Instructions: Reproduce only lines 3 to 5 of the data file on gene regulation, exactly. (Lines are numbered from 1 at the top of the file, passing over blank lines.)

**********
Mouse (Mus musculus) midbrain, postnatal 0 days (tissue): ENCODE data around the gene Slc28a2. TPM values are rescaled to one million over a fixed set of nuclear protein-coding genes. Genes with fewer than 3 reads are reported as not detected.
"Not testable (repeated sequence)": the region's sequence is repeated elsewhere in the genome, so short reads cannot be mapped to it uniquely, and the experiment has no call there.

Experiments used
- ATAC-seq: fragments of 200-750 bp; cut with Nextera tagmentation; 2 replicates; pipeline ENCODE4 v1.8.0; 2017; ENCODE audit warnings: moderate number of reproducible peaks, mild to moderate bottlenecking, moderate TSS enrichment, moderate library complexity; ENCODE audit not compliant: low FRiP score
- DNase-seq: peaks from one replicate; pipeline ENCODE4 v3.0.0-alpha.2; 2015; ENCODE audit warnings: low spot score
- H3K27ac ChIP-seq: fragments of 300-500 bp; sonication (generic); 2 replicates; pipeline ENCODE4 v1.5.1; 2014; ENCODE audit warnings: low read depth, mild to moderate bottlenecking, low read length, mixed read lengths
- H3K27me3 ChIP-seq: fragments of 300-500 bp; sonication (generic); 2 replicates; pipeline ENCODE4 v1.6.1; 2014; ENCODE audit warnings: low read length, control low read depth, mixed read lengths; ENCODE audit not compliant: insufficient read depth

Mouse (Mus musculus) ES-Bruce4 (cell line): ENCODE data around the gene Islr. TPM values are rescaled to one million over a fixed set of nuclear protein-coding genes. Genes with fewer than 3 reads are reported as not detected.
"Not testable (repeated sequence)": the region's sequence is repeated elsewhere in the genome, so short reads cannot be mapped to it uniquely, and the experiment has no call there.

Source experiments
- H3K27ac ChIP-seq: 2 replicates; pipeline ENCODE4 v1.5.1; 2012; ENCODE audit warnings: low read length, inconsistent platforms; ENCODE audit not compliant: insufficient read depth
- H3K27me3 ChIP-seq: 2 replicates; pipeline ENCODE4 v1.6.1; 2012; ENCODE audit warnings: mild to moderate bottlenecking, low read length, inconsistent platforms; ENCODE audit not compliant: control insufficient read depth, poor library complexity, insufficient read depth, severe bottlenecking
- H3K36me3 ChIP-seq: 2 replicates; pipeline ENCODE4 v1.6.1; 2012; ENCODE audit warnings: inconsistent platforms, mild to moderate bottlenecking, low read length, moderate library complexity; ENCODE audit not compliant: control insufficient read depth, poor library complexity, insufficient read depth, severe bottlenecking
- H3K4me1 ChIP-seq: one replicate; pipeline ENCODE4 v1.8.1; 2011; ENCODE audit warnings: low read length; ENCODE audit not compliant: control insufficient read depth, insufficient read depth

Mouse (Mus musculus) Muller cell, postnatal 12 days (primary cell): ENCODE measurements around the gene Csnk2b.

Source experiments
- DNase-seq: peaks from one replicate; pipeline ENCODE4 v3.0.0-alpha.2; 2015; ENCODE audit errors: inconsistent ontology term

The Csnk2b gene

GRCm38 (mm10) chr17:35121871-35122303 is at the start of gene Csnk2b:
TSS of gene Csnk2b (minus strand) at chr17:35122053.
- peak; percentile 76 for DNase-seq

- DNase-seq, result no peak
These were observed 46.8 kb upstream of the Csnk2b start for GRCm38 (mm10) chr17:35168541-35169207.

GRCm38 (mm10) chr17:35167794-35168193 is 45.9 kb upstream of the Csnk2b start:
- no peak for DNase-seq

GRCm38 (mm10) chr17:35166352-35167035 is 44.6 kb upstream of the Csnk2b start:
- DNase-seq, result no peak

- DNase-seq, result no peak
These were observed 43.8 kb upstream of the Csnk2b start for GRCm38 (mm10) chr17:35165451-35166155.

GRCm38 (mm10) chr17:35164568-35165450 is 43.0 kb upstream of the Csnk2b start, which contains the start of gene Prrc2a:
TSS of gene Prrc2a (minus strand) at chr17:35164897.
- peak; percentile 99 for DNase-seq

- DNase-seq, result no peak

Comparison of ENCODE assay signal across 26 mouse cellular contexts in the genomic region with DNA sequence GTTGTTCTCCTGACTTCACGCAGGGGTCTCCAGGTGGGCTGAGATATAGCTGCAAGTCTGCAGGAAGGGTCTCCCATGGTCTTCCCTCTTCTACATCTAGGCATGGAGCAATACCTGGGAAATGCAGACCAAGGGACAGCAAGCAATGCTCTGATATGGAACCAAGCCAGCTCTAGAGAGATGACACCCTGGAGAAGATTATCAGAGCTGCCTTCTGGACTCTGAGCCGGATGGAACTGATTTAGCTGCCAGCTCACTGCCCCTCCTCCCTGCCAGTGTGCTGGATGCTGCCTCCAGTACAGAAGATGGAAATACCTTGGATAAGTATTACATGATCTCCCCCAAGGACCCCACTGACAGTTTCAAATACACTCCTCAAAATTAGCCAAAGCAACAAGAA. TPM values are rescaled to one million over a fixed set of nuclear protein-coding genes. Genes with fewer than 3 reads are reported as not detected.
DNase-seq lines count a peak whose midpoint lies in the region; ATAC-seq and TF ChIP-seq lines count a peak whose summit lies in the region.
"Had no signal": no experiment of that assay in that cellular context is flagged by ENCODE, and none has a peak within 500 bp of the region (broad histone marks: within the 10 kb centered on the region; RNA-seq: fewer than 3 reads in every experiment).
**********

Experiments used
- ATAC-seq: fragments of 200-750 bp; cut with Nextera tagmentation; 2 replicates; pipeline ENCODE4 v1.8.0; 2017; ENCODE audit warnings: moderate number of reproducible peaks, mild to moderate bottlenecking, moderate TSS enrichment, moderate library complexity; ENCODE audit not compliant: low FRiP score
- DNase-seq: peaks from one replicate; pipeline ENCODE4 v3.0.0-alpha.2; 2015; ENCODE audit warnings: low spot score